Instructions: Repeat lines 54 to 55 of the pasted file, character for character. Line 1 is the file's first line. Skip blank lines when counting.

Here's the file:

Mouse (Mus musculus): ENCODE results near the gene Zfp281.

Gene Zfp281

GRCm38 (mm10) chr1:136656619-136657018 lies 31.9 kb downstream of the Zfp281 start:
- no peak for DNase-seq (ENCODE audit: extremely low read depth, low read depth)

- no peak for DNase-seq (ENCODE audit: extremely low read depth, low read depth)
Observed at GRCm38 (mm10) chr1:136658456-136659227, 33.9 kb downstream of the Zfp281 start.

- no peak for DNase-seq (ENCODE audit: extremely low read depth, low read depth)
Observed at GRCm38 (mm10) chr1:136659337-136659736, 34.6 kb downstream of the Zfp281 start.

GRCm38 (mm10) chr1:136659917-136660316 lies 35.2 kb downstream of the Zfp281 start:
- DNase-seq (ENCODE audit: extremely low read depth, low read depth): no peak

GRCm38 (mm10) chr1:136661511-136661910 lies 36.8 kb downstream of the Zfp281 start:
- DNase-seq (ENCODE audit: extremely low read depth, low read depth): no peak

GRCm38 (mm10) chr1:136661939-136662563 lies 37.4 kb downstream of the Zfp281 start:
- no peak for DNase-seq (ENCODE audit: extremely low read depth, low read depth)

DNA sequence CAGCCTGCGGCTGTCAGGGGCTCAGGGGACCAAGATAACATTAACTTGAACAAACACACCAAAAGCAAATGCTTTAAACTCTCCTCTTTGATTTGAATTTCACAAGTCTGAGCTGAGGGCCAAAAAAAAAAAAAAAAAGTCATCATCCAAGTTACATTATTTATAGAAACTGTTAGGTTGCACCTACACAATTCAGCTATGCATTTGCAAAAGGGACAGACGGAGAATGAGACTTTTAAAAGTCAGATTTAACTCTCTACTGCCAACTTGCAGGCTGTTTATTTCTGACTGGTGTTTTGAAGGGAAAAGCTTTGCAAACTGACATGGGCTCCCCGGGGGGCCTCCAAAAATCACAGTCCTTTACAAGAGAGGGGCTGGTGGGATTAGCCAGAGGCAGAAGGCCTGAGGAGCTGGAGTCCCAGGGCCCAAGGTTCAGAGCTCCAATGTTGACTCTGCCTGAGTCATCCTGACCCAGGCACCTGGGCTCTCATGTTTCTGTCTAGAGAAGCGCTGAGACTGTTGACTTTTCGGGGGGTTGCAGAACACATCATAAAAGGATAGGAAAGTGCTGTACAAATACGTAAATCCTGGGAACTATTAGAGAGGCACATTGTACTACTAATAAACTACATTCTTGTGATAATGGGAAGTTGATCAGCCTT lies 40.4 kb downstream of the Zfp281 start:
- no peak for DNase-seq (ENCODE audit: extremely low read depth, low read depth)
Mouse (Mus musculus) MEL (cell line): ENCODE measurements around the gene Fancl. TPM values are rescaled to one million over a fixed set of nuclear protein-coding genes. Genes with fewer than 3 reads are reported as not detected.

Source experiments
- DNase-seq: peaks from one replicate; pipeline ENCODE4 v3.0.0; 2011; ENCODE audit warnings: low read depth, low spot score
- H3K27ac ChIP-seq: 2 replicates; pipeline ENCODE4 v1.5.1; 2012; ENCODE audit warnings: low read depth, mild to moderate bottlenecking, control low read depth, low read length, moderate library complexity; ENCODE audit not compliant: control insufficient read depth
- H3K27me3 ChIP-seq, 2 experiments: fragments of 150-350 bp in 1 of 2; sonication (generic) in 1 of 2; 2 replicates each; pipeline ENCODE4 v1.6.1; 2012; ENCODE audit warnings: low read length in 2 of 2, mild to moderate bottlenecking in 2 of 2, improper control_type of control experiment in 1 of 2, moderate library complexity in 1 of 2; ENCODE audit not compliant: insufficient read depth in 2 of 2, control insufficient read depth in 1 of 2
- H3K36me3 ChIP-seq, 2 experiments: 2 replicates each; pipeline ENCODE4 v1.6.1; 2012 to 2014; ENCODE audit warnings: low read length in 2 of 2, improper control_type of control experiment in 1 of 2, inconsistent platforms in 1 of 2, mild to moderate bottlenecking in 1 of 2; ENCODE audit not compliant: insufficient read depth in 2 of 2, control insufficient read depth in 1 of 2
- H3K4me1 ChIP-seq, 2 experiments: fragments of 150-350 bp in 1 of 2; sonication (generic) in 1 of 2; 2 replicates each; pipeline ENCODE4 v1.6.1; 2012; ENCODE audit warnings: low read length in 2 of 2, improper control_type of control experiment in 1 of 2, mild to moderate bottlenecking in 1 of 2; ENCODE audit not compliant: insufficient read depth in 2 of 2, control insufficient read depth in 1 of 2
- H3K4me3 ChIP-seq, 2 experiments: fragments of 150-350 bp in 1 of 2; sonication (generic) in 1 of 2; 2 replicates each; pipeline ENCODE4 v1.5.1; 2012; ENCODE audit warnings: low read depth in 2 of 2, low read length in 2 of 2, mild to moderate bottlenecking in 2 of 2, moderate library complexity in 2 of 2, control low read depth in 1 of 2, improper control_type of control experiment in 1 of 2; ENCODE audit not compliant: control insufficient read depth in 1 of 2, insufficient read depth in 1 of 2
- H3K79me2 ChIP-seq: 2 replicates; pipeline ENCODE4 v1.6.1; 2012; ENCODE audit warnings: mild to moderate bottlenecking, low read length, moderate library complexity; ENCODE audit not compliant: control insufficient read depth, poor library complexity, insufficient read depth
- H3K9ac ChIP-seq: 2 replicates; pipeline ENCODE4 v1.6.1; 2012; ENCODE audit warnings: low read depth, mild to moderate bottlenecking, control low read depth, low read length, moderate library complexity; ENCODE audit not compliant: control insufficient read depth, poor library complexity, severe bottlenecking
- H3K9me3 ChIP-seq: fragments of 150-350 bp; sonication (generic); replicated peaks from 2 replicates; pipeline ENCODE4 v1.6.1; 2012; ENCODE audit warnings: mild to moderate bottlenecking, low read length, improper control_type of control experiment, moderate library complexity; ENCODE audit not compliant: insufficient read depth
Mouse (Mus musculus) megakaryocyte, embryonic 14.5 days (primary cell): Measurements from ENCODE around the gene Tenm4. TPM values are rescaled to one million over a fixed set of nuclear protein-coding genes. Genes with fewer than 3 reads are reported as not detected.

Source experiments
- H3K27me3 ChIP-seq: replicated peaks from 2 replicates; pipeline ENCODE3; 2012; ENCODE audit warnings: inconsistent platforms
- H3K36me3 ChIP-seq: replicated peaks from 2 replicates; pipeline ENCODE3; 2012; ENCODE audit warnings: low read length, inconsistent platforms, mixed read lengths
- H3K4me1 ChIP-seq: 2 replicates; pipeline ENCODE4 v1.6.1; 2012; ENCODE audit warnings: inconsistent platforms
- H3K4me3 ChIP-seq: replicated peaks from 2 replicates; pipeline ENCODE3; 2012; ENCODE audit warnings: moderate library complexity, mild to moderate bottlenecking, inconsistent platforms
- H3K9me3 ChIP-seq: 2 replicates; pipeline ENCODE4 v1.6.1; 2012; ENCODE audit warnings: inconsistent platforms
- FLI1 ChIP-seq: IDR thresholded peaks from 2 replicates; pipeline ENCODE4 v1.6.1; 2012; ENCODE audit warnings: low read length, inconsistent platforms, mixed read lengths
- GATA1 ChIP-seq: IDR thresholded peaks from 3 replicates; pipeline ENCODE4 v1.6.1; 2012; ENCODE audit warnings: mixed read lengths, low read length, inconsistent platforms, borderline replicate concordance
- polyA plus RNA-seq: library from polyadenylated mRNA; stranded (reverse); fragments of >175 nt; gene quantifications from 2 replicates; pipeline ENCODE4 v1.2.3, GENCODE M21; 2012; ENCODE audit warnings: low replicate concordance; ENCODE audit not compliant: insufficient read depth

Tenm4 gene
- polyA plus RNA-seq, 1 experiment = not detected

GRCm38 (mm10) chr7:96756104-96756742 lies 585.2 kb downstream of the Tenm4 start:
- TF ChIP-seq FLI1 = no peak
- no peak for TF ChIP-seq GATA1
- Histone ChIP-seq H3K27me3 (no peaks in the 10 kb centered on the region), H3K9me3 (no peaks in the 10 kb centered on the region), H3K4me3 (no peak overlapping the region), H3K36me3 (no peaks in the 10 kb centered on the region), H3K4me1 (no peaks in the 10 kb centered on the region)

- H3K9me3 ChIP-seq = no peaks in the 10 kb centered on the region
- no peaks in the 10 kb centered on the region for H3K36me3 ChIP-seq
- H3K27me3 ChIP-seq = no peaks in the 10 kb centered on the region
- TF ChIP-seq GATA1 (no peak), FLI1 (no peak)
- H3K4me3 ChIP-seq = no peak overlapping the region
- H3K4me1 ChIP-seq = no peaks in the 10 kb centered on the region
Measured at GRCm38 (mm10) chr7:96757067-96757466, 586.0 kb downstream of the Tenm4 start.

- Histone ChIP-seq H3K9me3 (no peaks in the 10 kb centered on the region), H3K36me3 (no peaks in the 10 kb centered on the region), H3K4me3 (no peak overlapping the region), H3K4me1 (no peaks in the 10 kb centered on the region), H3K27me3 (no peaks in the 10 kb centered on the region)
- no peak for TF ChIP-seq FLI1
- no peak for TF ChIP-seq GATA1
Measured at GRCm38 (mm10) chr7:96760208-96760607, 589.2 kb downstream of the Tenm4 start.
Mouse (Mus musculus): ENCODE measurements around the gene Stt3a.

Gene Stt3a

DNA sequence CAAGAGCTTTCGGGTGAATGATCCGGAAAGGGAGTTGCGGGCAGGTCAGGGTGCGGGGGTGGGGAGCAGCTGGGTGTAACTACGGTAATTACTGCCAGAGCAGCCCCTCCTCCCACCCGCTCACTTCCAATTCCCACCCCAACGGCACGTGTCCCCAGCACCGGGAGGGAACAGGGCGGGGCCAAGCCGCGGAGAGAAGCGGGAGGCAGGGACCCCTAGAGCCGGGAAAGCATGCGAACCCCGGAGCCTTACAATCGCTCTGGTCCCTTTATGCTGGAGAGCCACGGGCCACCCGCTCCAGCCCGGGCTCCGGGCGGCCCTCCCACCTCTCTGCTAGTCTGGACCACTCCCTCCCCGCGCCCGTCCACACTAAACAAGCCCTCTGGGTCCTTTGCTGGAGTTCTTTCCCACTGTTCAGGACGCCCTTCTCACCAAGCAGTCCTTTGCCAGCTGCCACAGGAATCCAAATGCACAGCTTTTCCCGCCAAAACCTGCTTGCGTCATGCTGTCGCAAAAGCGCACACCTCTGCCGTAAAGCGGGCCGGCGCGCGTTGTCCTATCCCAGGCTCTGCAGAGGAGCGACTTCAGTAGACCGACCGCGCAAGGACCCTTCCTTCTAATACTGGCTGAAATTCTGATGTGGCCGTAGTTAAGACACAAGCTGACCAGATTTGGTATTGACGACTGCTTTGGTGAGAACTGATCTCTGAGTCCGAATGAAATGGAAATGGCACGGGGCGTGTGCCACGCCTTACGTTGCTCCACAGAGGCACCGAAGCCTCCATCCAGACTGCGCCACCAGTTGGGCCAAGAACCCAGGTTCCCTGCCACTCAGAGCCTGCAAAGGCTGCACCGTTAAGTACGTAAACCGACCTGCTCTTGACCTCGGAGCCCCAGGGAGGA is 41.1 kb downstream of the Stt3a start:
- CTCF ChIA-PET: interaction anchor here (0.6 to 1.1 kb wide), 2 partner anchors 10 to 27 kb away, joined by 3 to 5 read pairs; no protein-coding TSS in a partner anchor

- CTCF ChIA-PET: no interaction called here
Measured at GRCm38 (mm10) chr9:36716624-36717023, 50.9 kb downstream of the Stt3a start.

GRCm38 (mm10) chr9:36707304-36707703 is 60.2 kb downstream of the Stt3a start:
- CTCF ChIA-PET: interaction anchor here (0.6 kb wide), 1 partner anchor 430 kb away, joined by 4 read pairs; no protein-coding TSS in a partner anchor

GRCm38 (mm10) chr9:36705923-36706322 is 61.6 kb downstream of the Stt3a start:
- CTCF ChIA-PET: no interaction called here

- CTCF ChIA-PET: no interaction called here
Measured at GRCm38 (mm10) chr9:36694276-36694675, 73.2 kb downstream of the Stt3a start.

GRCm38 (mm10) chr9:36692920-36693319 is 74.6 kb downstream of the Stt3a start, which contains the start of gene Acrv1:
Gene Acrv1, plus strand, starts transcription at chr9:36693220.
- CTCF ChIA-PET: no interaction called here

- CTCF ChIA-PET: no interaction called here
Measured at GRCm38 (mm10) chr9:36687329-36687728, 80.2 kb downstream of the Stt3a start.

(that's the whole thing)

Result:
Measured at GRCm38 (mm10) chr7:96760208-96760607, 589.2 kb downstream of the Tenm4 start.
Mouse (Mus musculus): ENCODE measurements around the gene Stt3a.